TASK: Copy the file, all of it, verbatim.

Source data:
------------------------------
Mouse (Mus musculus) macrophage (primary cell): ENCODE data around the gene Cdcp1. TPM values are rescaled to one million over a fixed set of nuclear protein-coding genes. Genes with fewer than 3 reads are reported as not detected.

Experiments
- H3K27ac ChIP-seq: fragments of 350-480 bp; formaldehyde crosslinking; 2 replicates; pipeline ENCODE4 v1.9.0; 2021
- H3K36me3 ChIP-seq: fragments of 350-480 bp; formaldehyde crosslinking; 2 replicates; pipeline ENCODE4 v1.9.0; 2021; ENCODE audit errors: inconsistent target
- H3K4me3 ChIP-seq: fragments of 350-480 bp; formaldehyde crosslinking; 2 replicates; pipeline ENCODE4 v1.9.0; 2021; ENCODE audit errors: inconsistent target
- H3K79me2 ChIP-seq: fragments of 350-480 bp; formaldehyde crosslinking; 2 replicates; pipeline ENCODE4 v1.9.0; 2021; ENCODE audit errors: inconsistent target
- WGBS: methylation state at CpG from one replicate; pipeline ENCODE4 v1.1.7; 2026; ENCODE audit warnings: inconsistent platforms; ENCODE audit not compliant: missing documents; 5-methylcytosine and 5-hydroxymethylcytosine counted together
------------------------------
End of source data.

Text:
Mouse (Mus musculus) macrophage (primary cell): ENCODE data around the gene Cdcp1. TPM values are rescaled to one million over a fixed set of nuclear protein-coding genes. Genes with fewer than 3 reads are reported as not detected.

Experiments
- H3K27ac ChIP-seq: fragments of 350-480 bp; formaldehyde crosslinking; 2 replicates; pipeline ENCODE4 v1.9.0; 2021
- H3K36me3 ChIP-seq: fragments of 350-480 bp; formaldehyde crosslinking; 2 replicates; pipeline ENCODE4 v1.9.0; 2021; ENCODE audit errors: inconsistent target
- H3K4me3 ChIP-seq: fragments of 350-480 bp; formaldehyde crosslinking; 2 replicates; pipeline ENCODE4 v1.9.0; 2021; ENCODE audit errors: inconsistent target
- H3K79me2 ChIP-seq: fragments of 350-480 bp; formaldehyde crosslinking; 2 replicates; pipeline ENCODE4 v1.9.0; 2021; ENCODE audit errors: inconsistent target
- WGBS: methylation state at CpG from one replicate; pipeline ENCODE4 v1.1.7; 2026; ENCODE audit warnings: inconsistent platforms; ENCODE audit not compliant: missing documents; 5-methylcytosine and 5-hydroxymethylcytosine counted together